Kershaw, meanwhile, pulled a Carpenter, clearly laboring and not putting in his sharpest performance.

 

The difference, though, was the 21-year-old lefty managed to keep the Cards contained, and though he left with his team trailing, 2-1, it could have been far worse.

 

The young fireballer toiled through 6.2 innings, scattering nine hits and giving up single runs in the second and seventh innings. The Cards exhibited the same patience against Chinstrap (the affectionate nickname for Kershaw, coined by Bleacher Report’s own J. C. Ayvazi) that the Dodgers had shown against Carpenter; Clayton tossed 106 pitches.

 

Down 2-1, Joe Torre pulled out all the stops in his effort to give the team a chance to pull the game out.

 

He brought on Belisario to get the last out in the seventh, after Kershaw was chased by a Cardinal rally that scratched across a run.

 

Next up was the Dodger closer, Broxton, to pitch the top of the eighth inning. With the right-handed Pujols leading off the inning, Torre went with the righty Broxton to deal with the Machine. The burly closer once again got the best of Pujols, and pitched a clean, efficient inning, handling all three batters that he faced.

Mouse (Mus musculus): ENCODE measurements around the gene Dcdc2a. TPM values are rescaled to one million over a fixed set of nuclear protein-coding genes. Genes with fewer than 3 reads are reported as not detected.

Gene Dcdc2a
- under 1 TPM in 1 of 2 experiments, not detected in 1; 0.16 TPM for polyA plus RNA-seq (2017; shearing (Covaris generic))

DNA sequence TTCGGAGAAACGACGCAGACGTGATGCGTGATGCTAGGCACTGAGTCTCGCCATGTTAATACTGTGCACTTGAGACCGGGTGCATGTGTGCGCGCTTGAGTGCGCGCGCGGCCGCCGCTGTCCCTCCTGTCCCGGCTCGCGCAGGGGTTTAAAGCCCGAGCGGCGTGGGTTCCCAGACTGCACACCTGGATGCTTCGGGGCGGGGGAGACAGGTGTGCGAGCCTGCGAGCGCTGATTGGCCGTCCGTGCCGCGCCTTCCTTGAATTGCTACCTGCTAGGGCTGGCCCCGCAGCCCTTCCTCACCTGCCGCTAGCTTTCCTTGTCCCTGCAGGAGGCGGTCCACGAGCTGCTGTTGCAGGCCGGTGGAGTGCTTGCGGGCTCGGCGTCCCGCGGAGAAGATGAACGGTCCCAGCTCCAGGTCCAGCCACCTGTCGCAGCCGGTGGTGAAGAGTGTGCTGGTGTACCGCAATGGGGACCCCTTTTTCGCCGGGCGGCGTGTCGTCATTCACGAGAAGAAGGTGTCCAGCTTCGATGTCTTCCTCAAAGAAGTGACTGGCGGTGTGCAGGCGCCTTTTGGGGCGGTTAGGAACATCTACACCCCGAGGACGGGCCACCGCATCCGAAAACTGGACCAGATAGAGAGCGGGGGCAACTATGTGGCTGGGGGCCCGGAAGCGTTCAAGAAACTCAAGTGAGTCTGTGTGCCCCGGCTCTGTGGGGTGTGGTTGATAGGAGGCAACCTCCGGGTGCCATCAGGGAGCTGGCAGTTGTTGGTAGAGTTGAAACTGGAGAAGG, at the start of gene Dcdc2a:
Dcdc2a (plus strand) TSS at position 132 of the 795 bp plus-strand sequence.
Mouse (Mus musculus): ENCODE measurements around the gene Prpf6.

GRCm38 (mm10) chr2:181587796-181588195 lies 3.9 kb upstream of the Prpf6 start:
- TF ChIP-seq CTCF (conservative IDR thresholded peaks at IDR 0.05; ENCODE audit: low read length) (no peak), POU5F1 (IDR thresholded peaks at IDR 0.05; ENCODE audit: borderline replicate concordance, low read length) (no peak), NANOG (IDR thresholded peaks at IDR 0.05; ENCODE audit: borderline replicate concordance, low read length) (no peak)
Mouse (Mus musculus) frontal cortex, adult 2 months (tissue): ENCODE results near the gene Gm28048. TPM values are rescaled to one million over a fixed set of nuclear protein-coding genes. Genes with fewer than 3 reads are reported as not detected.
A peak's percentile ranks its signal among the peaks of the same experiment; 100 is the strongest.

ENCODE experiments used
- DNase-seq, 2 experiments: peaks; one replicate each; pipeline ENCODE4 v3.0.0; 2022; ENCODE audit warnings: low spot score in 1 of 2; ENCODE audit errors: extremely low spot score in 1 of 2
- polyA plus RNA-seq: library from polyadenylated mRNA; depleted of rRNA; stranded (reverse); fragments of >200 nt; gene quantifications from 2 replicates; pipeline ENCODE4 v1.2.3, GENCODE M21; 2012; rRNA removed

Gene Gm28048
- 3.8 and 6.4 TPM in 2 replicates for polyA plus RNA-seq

The Dodgers failed to complete a rally against Wainwright in the bottom of the eighth. The flagging hurler loaded the bases with two outs, and the dangerous Matt Kemp at the plate.

 

Wainwright blasted out of the jam by shattering Kemp’s bat on a fastball that tailed in on Matt’s hands, leading to a meek grounder that was converted into the third out.